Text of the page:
Find out if your loan is a fixed rate loan (most federal loans are) or a variable rate loan.
If you have a federal loan and a balance less than $10,000, apply for forgiveness by Dec. 31, 2022. Although the forgiveness program is being challenged in court, you should still apply to have your loans wiped out.
Private loans can be refinanced the same way a mortgage is, and there will be competition among lenders for new business as a result of the new Fed prime rate.
Interest on Savings Will Increase
It may be difficult for consumers to find good news related to a rise in the federal prime interest rate but there is one tidbit: earning more interest on savings.
If you have a savings account, you’ve likely seen your interest rate grow to more than 2% recently. That’s a big change from the paltry .5% or less that savings accounts were offering as early as a year ago.
When the Fed raises prime rates for borrowing money though, the rate offered by federally insured banks for saving money rises too.
Why the Fed Raises Interest Rates
The Federal Reserve uses the benchmark interest rate to regulate the economy.
The higher the interest rate, the more expensive it is to borrow money for major purchases such as homes and cars, thus slowing commerce and battling inflation. The lower the interest rate, the less expensive it is to borrow money, thereby invigorating a sluggish economy.
Since December 2008, in response to the Great Recession, the benchmark rate has been unusually low, starting at near 0% and rising to 2.25% in December 2018, about a year before the pandemic struck.
In response to the economic calamity caused by the pandemic, the interest rate dropped again to near zero in March 2020 and didn’t change until two years later in March 2022.
Several issues have contributed to inflation — including supply chain issues, the Russian-Ukrainian conflict, pent up consumer demand and three pandemic relief payments.
Frequently Asked Questions (FAQs)
We’ve rounded up the answers to some of the mostly commonly asked questions about rising interest rates.
The Federal Reserve uses the prime interest rate to stimulate or slow the economy, based on current economic patterns. With inflation topping 9% and the cost of everyday goods rising, the Fed decided to bump the rate to slow borrowing and purchases on big ticket items like homes and automobiles.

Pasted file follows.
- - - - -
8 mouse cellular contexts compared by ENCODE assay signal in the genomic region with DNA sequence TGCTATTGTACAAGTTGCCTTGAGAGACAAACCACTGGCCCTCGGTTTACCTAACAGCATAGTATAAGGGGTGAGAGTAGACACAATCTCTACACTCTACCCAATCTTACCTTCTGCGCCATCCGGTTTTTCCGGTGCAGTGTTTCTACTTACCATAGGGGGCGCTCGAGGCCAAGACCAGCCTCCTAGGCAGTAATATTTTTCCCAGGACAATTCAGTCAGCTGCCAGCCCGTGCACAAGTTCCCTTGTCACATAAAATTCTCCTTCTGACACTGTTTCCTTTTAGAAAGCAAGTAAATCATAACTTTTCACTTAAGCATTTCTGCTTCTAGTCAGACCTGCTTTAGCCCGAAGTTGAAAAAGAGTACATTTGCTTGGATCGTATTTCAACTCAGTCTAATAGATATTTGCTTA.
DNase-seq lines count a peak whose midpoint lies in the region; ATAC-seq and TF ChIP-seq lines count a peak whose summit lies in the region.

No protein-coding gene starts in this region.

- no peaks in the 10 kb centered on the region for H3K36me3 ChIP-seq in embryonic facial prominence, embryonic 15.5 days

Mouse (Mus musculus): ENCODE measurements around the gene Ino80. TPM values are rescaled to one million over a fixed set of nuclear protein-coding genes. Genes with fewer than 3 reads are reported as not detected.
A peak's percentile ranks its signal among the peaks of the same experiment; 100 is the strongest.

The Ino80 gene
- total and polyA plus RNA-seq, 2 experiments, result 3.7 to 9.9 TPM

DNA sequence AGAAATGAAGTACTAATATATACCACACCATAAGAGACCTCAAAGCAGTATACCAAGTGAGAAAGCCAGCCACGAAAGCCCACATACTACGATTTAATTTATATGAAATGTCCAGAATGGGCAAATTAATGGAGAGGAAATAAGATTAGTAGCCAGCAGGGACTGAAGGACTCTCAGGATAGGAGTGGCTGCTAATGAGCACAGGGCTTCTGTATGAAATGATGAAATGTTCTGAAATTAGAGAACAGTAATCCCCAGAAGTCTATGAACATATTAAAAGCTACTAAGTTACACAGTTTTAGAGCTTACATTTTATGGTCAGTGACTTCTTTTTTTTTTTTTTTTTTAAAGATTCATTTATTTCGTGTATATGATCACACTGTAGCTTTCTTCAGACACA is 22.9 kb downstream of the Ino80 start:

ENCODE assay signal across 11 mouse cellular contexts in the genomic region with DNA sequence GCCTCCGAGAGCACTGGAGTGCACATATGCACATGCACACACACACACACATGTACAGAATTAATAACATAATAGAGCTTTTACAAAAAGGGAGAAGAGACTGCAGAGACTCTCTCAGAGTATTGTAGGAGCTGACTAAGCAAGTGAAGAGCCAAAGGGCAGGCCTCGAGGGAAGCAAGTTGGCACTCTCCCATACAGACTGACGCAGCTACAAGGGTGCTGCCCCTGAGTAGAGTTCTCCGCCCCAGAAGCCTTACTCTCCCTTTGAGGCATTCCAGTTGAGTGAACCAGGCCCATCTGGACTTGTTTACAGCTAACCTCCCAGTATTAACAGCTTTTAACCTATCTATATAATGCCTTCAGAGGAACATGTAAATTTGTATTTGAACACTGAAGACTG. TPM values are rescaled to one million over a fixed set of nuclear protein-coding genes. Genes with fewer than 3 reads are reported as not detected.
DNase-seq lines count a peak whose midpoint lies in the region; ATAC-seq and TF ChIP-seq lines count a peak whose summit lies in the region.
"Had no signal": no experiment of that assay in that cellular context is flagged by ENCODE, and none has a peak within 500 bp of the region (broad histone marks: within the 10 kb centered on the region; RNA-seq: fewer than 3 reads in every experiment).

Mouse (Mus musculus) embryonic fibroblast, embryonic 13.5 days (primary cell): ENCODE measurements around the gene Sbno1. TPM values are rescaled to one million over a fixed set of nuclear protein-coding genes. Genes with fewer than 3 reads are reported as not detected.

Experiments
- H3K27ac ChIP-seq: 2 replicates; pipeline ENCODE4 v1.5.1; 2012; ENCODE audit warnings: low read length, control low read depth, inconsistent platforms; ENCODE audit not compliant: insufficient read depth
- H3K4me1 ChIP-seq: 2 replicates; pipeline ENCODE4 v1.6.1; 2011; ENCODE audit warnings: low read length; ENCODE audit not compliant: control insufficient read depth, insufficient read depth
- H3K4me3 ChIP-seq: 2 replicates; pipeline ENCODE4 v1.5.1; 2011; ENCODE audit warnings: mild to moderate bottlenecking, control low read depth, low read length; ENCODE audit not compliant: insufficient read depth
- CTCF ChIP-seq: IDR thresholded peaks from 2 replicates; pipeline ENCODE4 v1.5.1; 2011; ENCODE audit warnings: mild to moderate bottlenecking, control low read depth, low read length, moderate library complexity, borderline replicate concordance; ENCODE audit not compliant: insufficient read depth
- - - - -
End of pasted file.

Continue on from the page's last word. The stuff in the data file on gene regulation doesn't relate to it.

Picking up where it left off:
Such action is aimed at slowing inflation.
Increases in interest rates impact both inflation (positively) and employment (negatively).
When the Federal Reserve increases the benchmark interest rate for borrowing, both public and private lenders follow suit. As a result, any interest cost included in a purchase is going to go up.
Mortgage rates and all loans will see increased interest rates for borrowing, and the interest rate on your credit card balances is likely to increase as well.
Generally, it means the economy is booming, and doing so too fast for the good of the country’s consumers, whose income cannot keep up. When the Fed increases the prime interest rate, it is usually aimed at reducing the annual inflation rate, which indicates how much the cost of consumer items change from one year to the next.
The interest rate hike won’t affect your mortgage if you have a fixed-rate mortgage. If you have a variable rate mortgage, that rate is likely to increase slightly, and will change again as the Fed makes more benchmark rate increases throughout 2022 and beyond.
This might be a good time to consider a refinance to a fixed-rate mortgage to avoid surprises down the line.
When it comes to spending or borrowing money, there are no disadvantages other than overextending yourself by acquiring too many loans or credit cards.
When it comes to savings, low interest rates make it unappealing.
Kent McDill is a veteran journalist who has specialized in personal finance topics since 2013. He is a contributor to The Penny Hoarder.
Rachel Christian, a senior writer for The Penny Hoarder, also contributed to this story.